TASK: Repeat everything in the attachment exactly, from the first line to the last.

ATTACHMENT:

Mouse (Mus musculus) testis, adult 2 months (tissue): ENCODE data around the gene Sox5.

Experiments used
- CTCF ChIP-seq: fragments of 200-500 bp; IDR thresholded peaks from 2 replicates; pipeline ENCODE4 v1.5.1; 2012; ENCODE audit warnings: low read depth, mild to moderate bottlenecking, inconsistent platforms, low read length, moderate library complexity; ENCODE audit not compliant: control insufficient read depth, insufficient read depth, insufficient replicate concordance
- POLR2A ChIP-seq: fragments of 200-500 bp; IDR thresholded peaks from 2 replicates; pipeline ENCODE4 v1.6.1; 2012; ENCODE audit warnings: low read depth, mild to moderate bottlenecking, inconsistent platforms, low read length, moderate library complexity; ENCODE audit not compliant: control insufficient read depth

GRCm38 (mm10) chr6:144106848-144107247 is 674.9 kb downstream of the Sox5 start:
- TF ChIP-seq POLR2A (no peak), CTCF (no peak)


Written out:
Mouse (Mus musculus) testis, adult 2 months (tissue): ENCODE data around the gene Sox5.

Experiments used
- CTCF ChIP-seq: fragments of 200-500 bp; IDR thresholded peaks from 2 replicates; pipeline ENCODE4 v1.5.1; 2012; ENCODE audit warnings: low read depth, mild to moderate bottlenecking, inconsistent platforms, low read length, moderate library complexity; ENCODE audit not compliant: control insufficient read depth, insufficient read depth, insufficient replicate concordance
- POLR2A ChIP-seq: fragments of 200-500 bp; IDR thresholded peaks from 2 replicates; pipeline ENCODE4 v1.6.1; 2012; ENCODE audit warnings: low read depth, mild to moderate bottlenecking, inconsistent platforms, low read length, moderate library complexity; ENCODE audit not compliant: control insufficient read depth

GRCm38 (mm10) chr6:144106848-144107247 is 674.9 kb downstream of the Sox5 start:
- TF ChIP-seq POLR2A (no peak), CTCF (no peak)